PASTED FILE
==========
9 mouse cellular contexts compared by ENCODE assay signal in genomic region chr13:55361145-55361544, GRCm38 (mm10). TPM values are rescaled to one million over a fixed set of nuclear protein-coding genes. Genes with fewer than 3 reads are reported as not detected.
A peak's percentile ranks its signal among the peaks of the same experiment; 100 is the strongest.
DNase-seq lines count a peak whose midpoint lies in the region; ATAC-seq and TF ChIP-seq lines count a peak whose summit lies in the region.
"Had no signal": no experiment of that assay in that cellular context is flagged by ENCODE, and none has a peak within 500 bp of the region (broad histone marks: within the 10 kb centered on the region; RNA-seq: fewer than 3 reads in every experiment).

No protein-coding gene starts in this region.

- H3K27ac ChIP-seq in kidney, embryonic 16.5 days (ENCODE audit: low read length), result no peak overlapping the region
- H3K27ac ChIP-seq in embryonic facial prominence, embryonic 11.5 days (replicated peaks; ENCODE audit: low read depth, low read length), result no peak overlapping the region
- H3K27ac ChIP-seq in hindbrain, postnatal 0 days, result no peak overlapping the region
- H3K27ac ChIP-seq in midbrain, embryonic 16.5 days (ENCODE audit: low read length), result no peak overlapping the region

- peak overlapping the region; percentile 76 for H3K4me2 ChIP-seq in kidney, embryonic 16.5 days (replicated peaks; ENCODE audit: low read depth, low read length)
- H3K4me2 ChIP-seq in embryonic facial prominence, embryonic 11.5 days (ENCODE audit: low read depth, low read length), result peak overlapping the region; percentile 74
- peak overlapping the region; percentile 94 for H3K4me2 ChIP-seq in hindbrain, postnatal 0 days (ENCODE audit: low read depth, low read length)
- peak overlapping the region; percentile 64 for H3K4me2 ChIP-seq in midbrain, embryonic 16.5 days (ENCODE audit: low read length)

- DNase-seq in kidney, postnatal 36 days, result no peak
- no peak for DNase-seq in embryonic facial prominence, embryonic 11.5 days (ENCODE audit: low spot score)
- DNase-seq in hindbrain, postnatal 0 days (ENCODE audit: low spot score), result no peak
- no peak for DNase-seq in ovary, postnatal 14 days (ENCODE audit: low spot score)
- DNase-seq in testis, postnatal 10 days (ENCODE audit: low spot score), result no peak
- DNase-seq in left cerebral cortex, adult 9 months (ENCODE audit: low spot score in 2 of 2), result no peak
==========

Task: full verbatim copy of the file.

9 mouse cellular contexts compared by ENCODE assay signal in genomic region chr13:55361145-55361544, GRCm38 (mm10). TPM values are rescaled to one million over a fixed set of nuclear protein-coding genes. Genes with fewer than 3 reads are reported as not detected.
A peak's percentile ranks its signal among the peaks of the same experiment; 100 is the strongest.
DNase-seq lines count a peak whose midpoint lies in the region; ATAC-seq and TF ChIP-seq lines count a peak whose summit lies in the region.
"Had no signal": no experiment of that assay in that cellular context is flagged by ENCODE, and none has a peak within 500 bp of the region (broad histone marks: within the 10 kb centered on the region; RNA-seq: fewer than 3 reads in every experiment).

No protein-coding gene starts in this region.

- H3K27ac ChIP-seq in kidney, embryonic 16.5 days (ENCODE audit: low read length), result no peak overlapping the region
- H3K27ac ChIP-seq in embryonic facial prominence, embryonic 11.5 days (replicated peaks; ENCODE audit: low read depth, low read length), result no peak overlapping the region
- H3K27ac ChIP-seq in hindbrain, postnatal 0 days, result no peak overlapping the region
- H3K27ac ChIP-seq in midbrain, embryonic 16.5 days (ENCODE audit: low read length), result no peak overlapping the region

- peak overlapping the region; percentile 76 for H3K4me2 ChIP-seq in kidney, embryonic 16.5 days (replicated peaks; ENCODE audit: low read depth, low read length)
- H3K4me2 ChIP-seq in embryonic facial prominence, embryonic 11.5 days (ENCODE audit: low read depth, low read length), result peak overlapping the region; percentile 74
- peak overlapping the region; percentile 94 for H3K4me2 ChIP-seq in hindbrain, postnatal 0 days (ENCODE audit: low read depth, low read length)
- peak overlapping the region; percentile 64 for H3K4me2 ChIP-seq in midbrain, embryonic 16.5 days (ENCODE audit: low read length)

- DNase-seq in kidney, postnatal 36 days, result no peak
- no peak for DNase-seq in embryonic facial prominence, embryonic 11.5 days (ENCODE audit: low spot score)
- DNase-seq in hindbrain, postnatal 0 days (ENCODE audit: low spot score), result no peak
- no peak for DNase-seq in ovary, postnatal 14 days (ENCODE audit: low spot score)
- DNase-seq in testis, postnatal 10 days (ENCODE audit: low spot score), result no peak
- DNase-seq in left cerebral cortex, adult 9 months (ENCODE audit: low spot score in 2 of 2), result no peak